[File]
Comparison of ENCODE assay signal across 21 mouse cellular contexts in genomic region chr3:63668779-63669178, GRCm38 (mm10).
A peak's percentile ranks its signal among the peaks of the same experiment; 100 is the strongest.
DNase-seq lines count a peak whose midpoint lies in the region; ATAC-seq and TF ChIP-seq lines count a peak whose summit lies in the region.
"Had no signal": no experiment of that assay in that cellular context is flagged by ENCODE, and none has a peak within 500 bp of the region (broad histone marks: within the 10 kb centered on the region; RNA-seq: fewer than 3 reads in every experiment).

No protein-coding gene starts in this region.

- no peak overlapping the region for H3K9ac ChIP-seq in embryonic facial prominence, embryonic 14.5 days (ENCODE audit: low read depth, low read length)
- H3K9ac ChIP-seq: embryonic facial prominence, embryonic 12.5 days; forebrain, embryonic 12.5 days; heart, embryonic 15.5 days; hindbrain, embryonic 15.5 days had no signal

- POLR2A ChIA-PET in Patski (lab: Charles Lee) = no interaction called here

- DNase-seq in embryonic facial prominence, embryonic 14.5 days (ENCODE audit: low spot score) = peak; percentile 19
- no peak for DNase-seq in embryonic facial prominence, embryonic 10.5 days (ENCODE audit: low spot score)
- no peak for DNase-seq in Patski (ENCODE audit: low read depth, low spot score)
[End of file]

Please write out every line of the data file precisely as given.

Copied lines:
Comparison of ENCODE assay signal across 21 mouse cellular contexts in genomic region chr3:63668779-63669178, GRCm38 (mm10).
A peak's percentile ranks its signal among the peaks of the same experiment; 100 is the strongest.
DNase-seq lines count a peak whose midpoint lies in the region; ATAC-seq and TF ChIP-seq lines count a peak whose summit lies in the region.
"Had no signal": no experiment of that assay in that cellular context is flagged by ENCODE, and none has a peak within 500 bp of the region (broad histone marks: within the 10 kb centered on the region; RNA-seq: fewer than 3 reads in every experiment).

No protein-coding gene starts in this region.

- no peak overlapping the region for H3K9ac ChIP-seq in embryonic facial prominence, embryonic 14.5 days (ENCODE audit: low read depth, low read length)
- H3K9ac ChIP-seq: embryonic facial prominence, embryonic 12.5 days; forebrain, embryonic 12.5 days; heart, embryonic 15.5 days; hindbrain, embryonic 15.5 days had no signal

- POLR2A ChIA-PET in Patski (lab: Charles Lee) = no interaction called here

- DNase-seq in embryonic facial prominence, embryonic 14.5 days (ENCODE audit: low spot score) = peak; percentile 19
- no peak for DNase-seq in embryonic facial prominence, embryonic 10.5 days (ENCODE audit: low spot score)
- no peak for DNase-seq in Patski (ENCODE audit: low read depth, low spot score)